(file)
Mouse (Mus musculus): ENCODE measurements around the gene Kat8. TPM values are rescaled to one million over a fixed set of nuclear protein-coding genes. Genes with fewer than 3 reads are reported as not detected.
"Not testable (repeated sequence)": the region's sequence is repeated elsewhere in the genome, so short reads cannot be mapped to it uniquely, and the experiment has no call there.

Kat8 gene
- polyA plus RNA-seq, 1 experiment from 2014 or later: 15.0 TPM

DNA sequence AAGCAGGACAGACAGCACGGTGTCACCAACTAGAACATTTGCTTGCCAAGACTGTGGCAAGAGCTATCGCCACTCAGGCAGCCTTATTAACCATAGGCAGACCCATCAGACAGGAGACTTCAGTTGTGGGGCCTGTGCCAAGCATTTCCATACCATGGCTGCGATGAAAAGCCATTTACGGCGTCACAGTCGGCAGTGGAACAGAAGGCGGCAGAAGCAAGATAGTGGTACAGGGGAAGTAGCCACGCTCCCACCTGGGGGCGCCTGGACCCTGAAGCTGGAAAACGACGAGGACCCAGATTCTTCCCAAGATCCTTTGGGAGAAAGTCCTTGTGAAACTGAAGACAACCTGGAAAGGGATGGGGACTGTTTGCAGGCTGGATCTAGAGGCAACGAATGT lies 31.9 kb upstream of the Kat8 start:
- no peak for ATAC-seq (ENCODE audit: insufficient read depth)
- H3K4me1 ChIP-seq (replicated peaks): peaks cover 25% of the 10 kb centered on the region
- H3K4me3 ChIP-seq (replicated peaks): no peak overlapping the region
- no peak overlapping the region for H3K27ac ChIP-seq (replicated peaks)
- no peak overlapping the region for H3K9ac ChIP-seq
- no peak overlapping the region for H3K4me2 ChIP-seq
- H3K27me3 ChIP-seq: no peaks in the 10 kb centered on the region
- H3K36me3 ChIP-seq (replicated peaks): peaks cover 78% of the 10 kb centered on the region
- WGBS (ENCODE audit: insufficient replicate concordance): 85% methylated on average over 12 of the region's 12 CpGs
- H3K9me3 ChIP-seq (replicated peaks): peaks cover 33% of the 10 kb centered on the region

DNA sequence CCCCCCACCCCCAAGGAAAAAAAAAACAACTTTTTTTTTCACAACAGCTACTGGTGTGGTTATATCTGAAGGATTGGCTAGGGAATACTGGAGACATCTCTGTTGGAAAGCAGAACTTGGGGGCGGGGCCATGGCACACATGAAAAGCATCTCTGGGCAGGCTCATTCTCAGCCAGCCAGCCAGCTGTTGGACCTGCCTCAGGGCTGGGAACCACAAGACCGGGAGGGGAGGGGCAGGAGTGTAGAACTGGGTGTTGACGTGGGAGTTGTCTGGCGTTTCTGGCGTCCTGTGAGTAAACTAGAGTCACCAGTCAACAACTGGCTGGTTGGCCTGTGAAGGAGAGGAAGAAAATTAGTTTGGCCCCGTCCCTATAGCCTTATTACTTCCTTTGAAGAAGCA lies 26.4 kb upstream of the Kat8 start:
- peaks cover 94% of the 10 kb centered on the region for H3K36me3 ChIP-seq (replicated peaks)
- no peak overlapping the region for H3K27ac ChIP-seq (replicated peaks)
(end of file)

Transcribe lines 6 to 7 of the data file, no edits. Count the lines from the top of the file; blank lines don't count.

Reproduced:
- no peak for ATAC-seq (ENCODE audit: insufficient read depth)
- H3K4me1 ChIP-seq (replicated peaks): peaks cover 25% of the 10 kb centered on the region